In the recurring series Souvenir Stories, Emily Spivack asks accomplished storytellers about memorable objects they've brought home from their travels. Here, designer Clare Vivier explains her love of the monogrammed linens she finds on her annual summer trips to France.
When we visit my husband’s family in the Loire Valley every summer, we spend weekends going to flea markets. On Saturdays and Sundays there are traveling flea markets, called brocantes, in nearby town. That’s where I find the linens I collect. I love crisp linen and cotton vintage sheets and napkins, especially ones with hand-embroidered monograms.
I’m constantly looking for my initials embroidered onto these linens but I’ve never found them. The closest I’ve gotten is a long bolster pillow from one of the markets, which I keep on our bed. It’s hand embroidered with GV, a combination of my maiden name, Guerrero, and my married name, Vivier.
When my husband’s mother was first married, she embroidered the sheets for her and her husband with their initials. That was the thing to do back then, personalize the sheets. They’re still gorgeous—white on white embroidery, which is my favorite—and well cared for. When she had children, she embroidered sheets and pillowcases for them too.
I’m obsessed with hand-embroidered napkins as well. The theory behind the embroidered napkins is that you’d have one napkin to use throughout the week and the embroidery distinguished which one was yours. Sometimes the napkins have the person’s initials, or they might have the family’s initials and then a teeny apple, a teeny star, or a teeny fish so one kid will know that she’s the apple napkin for the week and the sibling is the fish. It’s very cute and because you’re reusing them, it also winds up being very ecological.
Some of my linens are from the 1920s and I love how wonderfully cared for they still are after all this time. They didn’t have washing machines or bleach, nor did they live in a disposable culture like we do today, which is why these linens have lasted so long. It was blood, sweat, and tears that got the stains out. It’s the same at my mother-in-law’s house. She knows how to get a stain out of anything and she’ll spend time doing it. Sometimes I’ll feel really guilty because once the napkins come to my house, they get ruined by my son’s chocolate hands and I don’t wash them as carefully as I should. It’s like, “I can’t believe this linen has lived for generations and now we’re treating it like it’s mopping the floor right now.”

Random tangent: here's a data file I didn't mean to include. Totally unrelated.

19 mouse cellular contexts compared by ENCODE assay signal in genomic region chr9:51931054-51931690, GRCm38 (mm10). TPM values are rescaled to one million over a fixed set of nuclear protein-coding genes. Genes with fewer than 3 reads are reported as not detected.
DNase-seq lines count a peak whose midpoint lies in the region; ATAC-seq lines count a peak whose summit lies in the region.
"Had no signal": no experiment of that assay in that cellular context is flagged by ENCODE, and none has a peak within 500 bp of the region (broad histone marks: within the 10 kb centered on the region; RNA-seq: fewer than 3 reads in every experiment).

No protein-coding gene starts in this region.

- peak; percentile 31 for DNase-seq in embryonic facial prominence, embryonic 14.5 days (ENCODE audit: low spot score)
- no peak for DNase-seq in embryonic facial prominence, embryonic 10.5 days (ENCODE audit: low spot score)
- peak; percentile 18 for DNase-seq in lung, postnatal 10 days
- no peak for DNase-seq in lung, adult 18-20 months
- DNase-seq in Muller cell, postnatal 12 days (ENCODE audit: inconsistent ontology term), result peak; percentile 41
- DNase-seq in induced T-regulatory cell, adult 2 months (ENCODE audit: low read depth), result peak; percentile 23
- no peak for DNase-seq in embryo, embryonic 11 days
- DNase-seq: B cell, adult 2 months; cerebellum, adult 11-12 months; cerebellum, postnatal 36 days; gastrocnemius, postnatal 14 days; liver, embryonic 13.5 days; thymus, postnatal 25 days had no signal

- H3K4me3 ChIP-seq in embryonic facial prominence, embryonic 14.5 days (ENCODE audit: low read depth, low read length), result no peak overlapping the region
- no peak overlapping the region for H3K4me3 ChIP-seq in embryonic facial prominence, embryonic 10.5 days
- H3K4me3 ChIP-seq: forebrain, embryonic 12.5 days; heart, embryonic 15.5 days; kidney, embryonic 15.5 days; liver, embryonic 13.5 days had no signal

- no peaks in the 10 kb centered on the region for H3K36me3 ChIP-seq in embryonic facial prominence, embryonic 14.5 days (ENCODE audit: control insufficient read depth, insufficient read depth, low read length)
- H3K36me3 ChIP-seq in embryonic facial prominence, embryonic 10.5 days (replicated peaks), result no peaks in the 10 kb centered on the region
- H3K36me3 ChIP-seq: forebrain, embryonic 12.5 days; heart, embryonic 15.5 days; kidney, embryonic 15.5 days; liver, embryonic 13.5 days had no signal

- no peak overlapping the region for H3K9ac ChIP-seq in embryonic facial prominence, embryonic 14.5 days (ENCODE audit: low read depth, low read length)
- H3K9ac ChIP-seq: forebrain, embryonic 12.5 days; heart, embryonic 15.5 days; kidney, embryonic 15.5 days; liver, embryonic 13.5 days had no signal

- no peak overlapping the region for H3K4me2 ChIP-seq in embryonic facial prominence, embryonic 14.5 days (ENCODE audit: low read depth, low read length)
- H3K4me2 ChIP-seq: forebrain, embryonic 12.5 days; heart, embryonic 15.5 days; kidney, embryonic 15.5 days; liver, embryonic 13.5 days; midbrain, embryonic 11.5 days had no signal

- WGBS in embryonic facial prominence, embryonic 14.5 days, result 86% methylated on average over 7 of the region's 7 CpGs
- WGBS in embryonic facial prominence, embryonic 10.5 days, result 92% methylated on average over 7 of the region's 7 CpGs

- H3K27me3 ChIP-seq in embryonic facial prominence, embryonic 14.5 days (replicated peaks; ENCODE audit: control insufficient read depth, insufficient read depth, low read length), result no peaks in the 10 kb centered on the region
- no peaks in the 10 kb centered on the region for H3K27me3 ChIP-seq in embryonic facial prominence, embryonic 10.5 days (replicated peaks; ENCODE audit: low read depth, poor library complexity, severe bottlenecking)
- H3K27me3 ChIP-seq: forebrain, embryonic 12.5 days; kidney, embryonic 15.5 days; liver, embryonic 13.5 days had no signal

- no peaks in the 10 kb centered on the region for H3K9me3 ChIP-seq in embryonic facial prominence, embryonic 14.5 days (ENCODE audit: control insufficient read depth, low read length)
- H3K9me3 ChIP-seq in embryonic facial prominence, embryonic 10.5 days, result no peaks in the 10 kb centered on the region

What usually catches my eye at the flea markets is the craftsmanship. Because I have a handbag company and I’m working daily with materials, I can appreciate the quality and skill that goes into the embroidery. I’m also obsessed with the lettering and how the initials look together. I probably started monogramming my own bags way back in the day because I was looking at all the different monogrammed linens. When I began my company, I’d paint the monograms, but then I realized I could buy a monogramming machine. It was a really big purchase at the time—I was still working in my house—but it paid off so well because people love a monogram on a bag. The vintage sheets are a testament that monogramming isn’t going out of style any time soon. When you put your initials on something, it makes it personal. It creates heritage. You can hand it down to your daughter, and eventually your grandchild will find it very cool to have her grandmother’s initialed bag.
It is bittersweet that all this beautiful stuff ends up at flea markets. Maybe the silver lining is that people like me find it and love it just as much. Hopefully it means that one day, when all of my stuff ends up at a flea market, somebody is going to love it just as much too.